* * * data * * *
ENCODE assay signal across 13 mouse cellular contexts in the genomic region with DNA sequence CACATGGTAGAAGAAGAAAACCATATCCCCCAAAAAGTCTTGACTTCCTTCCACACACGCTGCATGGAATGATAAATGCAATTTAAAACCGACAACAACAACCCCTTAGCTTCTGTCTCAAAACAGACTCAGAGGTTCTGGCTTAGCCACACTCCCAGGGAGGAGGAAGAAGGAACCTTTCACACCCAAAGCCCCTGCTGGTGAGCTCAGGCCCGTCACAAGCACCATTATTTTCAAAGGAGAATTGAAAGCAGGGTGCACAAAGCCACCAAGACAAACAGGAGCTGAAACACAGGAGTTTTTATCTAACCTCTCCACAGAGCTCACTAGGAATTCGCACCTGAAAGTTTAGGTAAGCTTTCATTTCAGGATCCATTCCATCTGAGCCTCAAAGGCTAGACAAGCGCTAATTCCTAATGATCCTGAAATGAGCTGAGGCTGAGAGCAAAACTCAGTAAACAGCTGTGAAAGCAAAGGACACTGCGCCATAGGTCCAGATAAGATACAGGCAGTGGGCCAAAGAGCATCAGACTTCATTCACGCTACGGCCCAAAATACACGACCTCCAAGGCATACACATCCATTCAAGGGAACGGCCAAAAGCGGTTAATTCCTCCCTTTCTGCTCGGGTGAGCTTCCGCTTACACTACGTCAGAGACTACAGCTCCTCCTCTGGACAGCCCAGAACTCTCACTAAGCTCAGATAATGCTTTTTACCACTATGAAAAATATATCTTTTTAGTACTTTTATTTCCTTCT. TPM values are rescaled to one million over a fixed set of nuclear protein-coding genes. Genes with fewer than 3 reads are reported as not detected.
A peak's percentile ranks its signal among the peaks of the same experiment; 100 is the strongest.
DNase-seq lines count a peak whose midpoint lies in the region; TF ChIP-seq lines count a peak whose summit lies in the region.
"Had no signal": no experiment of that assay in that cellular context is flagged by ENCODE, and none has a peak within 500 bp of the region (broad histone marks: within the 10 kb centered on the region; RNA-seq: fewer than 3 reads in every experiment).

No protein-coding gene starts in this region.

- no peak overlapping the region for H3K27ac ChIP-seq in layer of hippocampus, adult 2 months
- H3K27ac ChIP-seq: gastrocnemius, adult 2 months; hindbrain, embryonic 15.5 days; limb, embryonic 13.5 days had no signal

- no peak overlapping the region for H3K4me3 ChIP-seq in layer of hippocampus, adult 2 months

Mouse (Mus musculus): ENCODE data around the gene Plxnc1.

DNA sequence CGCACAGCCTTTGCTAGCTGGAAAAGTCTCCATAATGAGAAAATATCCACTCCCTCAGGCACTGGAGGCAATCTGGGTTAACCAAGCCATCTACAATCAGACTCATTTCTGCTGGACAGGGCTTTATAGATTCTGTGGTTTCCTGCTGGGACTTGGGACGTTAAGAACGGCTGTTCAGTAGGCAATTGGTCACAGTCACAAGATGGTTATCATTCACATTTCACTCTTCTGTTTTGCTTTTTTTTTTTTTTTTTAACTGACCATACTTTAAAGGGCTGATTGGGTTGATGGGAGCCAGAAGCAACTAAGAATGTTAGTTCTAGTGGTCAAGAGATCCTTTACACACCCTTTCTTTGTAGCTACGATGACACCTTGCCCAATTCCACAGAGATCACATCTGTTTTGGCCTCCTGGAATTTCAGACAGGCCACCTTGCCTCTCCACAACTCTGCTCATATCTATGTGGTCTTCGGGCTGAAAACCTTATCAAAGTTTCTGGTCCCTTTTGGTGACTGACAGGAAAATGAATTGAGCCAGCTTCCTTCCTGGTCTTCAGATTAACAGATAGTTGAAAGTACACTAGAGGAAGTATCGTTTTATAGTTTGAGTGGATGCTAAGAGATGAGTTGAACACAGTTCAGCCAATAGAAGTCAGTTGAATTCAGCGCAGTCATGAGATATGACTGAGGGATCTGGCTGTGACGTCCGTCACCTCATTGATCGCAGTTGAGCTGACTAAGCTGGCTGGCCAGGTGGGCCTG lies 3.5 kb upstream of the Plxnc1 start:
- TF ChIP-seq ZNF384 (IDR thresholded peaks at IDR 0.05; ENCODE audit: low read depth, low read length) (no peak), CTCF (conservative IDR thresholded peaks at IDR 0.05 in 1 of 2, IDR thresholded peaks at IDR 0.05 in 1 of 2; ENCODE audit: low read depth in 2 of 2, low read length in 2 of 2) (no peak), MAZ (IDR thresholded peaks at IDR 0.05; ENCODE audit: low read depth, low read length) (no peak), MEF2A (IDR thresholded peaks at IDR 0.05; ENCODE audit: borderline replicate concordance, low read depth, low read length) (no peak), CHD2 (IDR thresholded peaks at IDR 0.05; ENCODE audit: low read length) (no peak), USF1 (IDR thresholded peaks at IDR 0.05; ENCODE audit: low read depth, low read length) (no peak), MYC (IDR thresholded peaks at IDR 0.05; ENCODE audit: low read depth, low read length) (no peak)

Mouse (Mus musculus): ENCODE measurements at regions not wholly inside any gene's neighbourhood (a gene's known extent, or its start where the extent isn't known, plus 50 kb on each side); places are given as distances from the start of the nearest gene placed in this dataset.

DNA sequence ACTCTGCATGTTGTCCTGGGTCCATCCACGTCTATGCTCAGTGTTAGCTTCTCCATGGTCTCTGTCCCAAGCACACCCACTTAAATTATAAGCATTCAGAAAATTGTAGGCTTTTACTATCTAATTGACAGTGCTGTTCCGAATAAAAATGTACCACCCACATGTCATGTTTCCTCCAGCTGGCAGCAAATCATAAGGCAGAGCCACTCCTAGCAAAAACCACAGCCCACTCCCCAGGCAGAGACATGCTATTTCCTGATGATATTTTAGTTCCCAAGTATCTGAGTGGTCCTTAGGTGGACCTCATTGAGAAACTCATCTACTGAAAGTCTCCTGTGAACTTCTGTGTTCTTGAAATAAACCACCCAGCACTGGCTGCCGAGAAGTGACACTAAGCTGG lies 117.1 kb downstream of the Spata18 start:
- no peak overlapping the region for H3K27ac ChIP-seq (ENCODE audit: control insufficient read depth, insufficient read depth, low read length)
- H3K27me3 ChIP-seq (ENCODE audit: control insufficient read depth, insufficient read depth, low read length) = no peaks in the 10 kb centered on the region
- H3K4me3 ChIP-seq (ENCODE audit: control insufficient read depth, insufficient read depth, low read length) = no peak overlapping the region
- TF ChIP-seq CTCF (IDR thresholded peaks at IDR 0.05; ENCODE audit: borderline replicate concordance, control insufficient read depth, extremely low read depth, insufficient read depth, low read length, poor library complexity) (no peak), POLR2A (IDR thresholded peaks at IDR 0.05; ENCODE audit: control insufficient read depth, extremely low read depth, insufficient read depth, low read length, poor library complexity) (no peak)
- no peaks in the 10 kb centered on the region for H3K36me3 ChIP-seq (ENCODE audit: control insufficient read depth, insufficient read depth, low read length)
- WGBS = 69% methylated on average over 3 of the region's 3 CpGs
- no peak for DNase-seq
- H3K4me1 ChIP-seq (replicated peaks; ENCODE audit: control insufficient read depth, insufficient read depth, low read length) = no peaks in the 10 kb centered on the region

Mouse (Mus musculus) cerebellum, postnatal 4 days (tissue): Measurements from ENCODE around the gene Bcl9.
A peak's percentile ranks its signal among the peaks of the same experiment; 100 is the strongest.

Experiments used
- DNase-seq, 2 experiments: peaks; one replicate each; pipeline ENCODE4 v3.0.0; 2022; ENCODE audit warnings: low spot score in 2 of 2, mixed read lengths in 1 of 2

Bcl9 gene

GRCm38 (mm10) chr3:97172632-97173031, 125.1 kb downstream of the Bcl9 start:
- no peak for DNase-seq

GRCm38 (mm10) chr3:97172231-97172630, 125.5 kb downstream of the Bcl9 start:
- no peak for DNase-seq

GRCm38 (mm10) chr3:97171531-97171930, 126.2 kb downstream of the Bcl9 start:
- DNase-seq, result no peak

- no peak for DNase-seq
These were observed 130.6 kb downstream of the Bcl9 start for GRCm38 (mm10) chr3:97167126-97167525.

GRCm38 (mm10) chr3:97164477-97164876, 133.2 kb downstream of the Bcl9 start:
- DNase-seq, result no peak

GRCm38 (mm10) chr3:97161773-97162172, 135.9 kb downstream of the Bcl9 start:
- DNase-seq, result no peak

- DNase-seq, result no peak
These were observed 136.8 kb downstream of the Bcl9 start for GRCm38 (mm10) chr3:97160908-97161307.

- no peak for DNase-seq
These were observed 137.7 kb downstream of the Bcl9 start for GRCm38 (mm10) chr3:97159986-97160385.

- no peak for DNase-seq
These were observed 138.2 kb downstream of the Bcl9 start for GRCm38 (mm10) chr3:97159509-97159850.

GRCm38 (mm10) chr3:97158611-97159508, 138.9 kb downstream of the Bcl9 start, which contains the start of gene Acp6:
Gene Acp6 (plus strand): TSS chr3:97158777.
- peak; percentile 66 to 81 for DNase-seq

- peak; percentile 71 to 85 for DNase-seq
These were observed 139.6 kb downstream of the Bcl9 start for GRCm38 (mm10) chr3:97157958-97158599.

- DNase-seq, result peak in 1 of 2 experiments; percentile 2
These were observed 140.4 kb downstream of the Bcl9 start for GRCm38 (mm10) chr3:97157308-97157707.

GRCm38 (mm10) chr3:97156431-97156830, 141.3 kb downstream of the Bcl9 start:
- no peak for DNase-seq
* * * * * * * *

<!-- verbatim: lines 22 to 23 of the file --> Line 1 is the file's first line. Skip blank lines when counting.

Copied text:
Mouse (Mus musculus) cerebellum, postnatal 4 days (tissue): Measurements from ENCODE around the gene Bcl9.
A peak's percentile ranks its signal among the peaks of the same experiment; 100 is the strongest.